Yonamine died Monday at a Honolulu retirement home, said his son, Paul.
The outfielder was known as the "Nisei Jackie Robinson" for breaking into Japanese baseball and building ties between the countries in a sensitive period after World War II. Facing a language barrier, he was sometimes met with hostility for being an American and his aggressive style of play.
Yonamine, considered one of the greatest athletes to come out of Hawaii, was born in Olowalu, Maui, on June 24, 1925. His father was a sugar cane field worker from Okinawa. His mother was born on Maui.
Drafted into the Army after graduating from high school, Yonamine spent two years playing football and baseball while stationed at Schofield Barracks on Oahu. He played for the 49ers in 1947, three years before the team joined the National Football League.
He is believed to be the first player of Japanese ancestry to play pro football. Yonamine started three games with the 49ers, rushed 19 times for 74 yards, caught three passes for 40 yards and had intercepted a pass. But he was released after one season after injuring a wrist while playing baseball in the off-season.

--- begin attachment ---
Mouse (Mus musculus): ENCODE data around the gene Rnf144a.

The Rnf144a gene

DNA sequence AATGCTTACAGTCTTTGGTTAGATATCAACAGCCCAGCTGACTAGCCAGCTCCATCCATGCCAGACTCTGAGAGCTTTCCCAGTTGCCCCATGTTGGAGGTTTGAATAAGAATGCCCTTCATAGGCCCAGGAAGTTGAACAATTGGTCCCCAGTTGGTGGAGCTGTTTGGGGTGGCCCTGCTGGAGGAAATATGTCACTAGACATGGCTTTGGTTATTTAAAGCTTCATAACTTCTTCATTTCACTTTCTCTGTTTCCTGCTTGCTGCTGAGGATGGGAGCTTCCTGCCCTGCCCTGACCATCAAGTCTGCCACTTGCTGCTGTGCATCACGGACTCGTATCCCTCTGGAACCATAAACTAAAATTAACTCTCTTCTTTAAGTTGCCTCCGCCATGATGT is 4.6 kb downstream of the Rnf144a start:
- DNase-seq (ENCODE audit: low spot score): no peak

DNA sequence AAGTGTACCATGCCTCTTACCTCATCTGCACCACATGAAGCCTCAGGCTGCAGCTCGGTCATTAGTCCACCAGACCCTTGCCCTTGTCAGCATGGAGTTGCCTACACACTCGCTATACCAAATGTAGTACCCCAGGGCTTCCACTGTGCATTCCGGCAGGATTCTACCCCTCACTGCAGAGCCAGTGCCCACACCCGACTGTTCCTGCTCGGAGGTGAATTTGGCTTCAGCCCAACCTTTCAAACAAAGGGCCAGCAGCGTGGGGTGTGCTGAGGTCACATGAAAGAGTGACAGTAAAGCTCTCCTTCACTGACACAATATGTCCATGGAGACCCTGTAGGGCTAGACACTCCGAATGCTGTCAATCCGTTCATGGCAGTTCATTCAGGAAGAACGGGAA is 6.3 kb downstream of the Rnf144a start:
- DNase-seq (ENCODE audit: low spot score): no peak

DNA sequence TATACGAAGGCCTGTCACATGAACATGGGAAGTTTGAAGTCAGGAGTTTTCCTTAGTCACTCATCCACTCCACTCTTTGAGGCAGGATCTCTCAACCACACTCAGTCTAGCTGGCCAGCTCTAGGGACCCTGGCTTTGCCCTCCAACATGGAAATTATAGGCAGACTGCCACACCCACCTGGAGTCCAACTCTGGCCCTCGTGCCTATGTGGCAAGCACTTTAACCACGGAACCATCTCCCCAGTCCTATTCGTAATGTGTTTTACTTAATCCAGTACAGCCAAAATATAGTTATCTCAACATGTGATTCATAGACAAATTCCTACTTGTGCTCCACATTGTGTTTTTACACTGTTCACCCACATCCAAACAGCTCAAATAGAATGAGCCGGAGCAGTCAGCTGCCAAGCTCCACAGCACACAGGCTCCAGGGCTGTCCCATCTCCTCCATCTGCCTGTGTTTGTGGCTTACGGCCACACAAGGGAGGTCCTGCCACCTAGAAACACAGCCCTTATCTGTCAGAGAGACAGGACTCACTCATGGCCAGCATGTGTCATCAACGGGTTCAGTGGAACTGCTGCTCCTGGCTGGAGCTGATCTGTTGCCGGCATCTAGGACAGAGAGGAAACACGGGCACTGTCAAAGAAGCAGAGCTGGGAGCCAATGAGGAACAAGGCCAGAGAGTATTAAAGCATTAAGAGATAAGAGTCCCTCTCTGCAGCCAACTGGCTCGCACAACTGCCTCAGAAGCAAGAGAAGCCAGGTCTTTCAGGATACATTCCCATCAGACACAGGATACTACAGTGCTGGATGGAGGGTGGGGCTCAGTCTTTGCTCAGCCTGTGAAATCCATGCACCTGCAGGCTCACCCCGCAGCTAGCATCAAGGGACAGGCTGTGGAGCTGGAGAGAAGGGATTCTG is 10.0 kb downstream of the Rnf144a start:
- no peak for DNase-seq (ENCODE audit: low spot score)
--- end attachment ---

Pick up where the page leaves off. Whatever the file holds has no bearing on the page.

Yonamine returned to baseball and played for the San Francisco Seals of the Pacific Coast League and the Salt Lake City Bees of the Frontier League before heading to Japan in 1951.
Yonamine played for the Yomiuri Giants and the Chunichi Dragons, helping transform how the game was played in Japan, where it was a more passive style of game then, with no players sliding hard into second base to break up a double play as Yonamine did in his first game, to the shock of fans.
With a .311 career batting average, the seven-time All-Star won three batting titles and was the 1957 Central League MVP before serving decades as a manager and being inducted into Japanese baseball's Hall of Fame in 1994.
Yonamine and his family later ran successful pearl stores in Tokyo and the Los Angeles area.
In addition to his son, Yonamine is survived by his wife, Jane; and two daughters, Amy Roper and Wallis Yamamoto.